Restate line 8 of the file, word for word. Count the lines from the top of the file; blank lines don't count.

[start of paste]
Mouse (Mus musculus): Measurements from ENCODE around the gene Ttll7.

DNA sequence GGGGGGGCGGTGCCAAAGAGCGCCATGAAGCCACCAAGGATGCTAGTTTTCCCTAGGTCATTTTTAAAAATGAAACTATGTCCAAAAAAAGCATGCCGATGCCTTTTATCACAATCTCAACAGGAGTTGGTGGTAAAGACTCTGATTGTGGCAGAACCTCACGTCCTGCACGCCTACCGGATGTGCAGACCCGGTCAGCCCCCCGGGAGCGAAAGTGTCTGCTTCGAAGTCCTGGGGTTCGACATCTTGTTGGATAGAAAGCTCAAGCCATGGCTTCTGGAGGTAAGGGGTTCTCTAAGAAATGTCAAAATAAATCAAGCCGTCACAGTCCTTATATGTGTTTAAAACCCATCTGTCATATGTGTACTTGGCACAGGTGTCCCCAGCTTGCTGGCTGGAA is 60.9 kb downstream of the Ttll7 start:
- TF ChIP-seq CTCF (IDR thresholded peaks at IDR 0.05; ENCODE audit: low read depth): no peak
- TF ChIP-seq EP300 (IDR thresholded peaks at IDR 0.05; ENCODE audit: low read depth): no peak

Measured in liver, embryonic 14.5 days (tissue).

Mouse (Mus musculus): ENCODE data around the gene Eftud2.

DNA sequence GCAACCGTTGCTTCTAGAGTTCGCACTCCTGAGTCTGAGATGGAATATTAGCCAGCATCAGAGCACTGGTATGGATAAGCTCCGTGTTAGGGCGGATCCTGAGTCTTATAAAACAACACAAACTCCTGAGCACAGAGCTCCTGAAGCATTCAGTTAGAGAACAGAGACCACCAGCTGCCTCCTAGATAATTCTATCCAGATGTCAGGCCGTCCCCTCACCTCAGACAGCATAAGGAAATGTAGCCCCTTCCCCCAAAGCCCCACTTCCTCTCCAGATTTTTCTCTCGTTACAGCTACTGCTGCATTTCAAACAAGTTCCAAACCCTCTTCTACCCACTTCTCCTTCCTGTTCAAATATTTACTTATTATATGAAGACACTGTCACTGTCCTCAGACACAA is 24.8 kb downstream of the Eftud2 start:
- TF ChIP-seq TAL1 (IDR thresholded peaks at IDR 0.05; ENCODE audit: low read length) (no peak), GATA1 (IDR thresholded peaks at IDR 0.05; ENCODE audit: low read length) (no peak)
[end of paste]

- TF ChIP-seq TAL1 (IDR thresholded peaks at IDR 0.05; ENCODE audit: low read length) (no peak), GATA1 (IDR thresholded peaks at IDR 0.05; ENCODE audit: low read length) (no peak)